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Ecological mechanisms that underlie ecosystem resilience to land use changes: demographic compensation in plant-pollinator networks


Project Description

Background Recent studies document that anthropic activity causes pollinator decline that, in turn, impacts fecundity patterns of plants they feed upon imperiling their persistence. Yet, the overall outcome of land use changes show mixed trends (positive, negative, or neutral) partly because both pollinators and plants might undergo demographic compensation in response to environmental changes. Demographic compensation is the phenomenon whereby declines in some vital rates (e.g. seed size) are offset by increases in others (e.g. seed number) providing resilience against external disturbances. We lack empirical data to test whether demographic compensation mediates the persistence of populations of interacting species, such as pollinators and insect-pollinated plants, to long-term land use changes.

Objectives We aim to combine fieldwork across the UK to collect data on plant and pollinator population growth, composition, and fecundity with recorded data on long-term land use changes (HILDA database) to first identify the impact of land-use changes (type and time elapsed) on the plant and pollinator community composition. Secondly, we will use empirical data and integrated projection matrices (IPM) to quantify the effect of pollinator decline/shift in shaping plant demographic trends of plants they feed upon. Finally, we will evaluate the accuracy of different restoration strategies by applying a novel platform (referred as Condatis) to assist in landscape restoration to maximize the provision of pollination services and the chances of plants and pollinators to persist.

Novelty This project links long-term land use changes with the provision of ecosystem services (pollination services) and by doing so it proposes for the first time an ecological mechanism (demographic compensation) to explain the likelihood of plant and pollinator populations to collapse or persist.

Timeliness This project addresses a timing question given the pressing need to understand the mechanisms that increase the chances of native populations to persist across the landscape.

Funding Notes

Competitive funding of tuition fee, research costs and stipend (£14,777 tax-free, 2018-19) from the NERC Doctoral Training Partnership ACCE, View Website. ACCE – a collaboration between the Universities of Sheffield, Liverpool, and York – is the only dedicated ecology/evolution/conservation Doctoral Training Partnership in the UK.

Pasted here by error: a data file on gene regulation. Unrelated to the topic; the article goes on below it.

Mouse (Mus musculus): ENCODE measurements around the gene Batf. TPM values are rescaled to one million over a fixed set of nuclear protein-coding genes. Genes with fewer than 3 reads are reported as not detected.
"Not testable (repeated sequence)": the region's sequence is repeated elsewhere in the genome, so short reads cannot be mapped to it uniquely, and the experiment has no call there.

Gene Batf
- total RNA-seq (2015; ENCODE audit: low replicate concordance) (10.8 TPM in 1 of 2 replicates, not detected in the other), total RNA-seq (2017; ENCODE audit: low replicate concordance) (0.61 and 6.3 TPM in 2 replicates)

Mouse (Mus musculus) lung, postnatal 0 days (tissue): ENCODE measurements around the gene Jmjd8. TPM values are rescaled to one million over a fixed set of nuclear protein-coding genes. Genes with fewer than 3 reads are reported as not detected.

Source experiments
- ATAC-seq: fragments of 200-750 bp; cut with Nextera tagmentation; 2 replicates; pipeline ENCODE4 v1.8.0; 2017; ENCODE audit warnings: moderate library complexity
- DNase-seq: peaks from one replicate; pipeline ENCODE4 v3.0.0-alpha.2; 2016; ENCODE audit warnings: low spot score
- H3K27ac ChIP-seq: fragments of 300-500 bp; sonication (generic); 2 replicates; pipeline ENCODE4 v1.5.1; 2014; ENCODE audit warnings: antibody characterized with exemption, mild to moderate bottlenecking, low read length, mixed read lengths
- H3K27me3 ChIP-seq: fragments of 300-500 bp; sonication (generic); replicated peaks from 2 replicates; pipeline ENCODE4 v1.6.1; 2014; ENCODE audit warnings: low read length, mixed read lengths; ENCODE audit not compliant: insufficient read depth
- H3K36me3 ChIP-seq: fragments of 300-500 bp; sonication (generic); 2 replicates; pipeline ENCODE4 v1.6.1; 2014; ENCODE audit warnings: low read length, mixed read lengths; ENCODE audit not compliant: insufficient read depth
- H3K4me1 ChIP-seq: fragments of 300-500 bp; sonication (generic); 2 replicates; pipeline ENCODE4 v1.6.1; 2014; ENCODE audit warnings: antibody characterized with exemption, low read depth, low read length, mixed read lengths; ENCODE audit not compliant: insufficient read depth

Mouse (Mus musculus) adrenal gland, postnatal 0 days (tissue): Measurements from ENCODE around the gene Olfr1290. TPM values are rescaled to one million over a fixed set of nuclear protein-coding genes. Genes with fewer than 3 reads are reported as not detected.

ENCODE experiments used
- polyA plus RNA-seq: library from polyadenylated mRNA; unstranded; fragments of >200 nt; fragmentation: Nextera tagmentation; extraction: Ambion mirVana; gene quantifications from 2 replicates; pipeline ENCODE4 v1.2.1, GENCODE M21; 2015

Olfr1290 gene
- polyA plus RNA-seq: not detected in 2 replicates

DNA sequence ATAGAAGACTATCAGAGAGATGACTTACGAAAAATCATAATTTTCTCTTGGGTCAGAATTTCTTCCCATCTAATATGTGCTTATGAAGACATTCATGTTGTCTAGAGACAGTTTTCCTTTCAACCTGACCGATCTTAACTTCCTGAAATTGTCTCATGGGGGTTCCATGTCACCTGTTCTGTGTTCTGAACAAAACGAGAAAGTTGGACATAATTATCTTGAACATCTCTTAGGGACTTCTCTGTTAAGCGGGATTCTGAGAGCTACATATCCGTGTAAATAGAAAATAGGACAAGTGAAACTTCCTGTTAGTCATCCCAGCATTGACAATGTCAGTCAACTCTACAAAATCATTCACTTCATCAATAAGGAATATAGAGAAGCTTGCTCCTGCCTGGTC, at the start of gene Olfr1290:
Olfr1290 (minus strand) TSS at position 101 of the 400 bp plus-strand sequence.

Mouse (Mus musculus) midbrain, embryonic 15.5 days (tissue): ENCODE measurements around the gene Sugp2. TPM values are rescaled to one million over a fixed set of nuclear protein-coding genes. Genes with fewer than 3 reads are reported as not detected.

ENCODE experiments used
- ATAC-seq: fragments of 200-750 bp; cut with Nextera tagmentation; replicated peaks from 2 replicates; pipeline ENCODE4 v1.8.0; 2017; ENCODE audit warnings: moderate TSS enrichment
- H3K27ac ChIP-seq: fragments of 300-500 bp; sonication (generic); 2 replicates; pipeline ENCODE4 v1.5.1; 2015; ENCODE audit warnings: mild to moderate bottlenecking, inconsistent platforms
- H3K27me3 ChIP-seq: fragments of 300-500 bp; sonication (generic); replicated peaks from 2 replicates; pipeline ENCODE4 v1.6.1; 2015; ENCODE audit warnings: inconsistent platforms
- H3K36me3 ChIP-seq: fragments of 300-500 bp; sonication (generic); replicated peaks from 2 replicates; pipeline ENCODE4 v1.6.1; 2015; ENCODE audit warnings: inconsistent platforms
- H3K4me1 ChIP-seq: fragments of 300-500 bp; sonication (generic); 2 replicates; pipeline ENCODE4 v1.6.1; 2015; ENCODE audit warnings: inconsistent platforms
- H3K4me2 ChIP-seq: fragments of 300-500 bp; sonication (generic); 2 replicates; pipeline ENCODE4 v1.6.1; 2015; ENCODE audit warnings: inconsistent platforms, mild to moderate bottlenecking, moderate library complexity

Applications (CV, letter of application, 2 referees) by email to , deadline: January 9 2019. Interviews in or after the week commencing: 11th February 2019. Shortlisted applicants will be interviewed for only one project from the ACCE partnership.

This project is also available to self-funded students. A fees bursary may be available.

References

James M. Bullock, Dries Bonte, Gesine Pufal, Carolina da Silva Carvalho*, Daniel S. Chapman, Cristina García, Daniel García, Erik Matthysen, Maria Mar Delgado (2018) Human-mediated dispersal and the rewiring of spatial networks. Trends in Ecology and Evolution, DOI: 10.1016/j.tree.2018.09.008.

Antonio Jesús Múñoz-Pajares*, Cristina García, Mohamed Abdelaziz, Jordi Boch, Francisco Perfectti, Jose M. Gómez (2017) Drivers of genetic differentiation in a generalist insect-pollinated herb across spatial scales. Molecular Ecology 26 1576-1585 DOI: 10.1111/mec.13971.

Santini, L*., Cornulier, T., Bullock, J.M., Palmer, S.C.F., White, S.M., Hodgson, J.A., Bocedi, G. & Travis, J.M.J. (2016) A trait-based approach for predicting species responses to environmental change from sparse data: how well might terrestrial mammals track climate change? Global Change Biology, 22, 2415-2424. (relevant because of predicting multi-spp responses).

Scriven, S.A.*, Hodgson, J.A., McClean, C.J. & Hill, J.K. (2015) Protected areas in Borneo may fail to conserve tropical forest biodiversity under climate change. Biological Conservation, 184, 414-423. (relevant because metapopulation modelling over fragmented landscapes).

* postgraduate co-author

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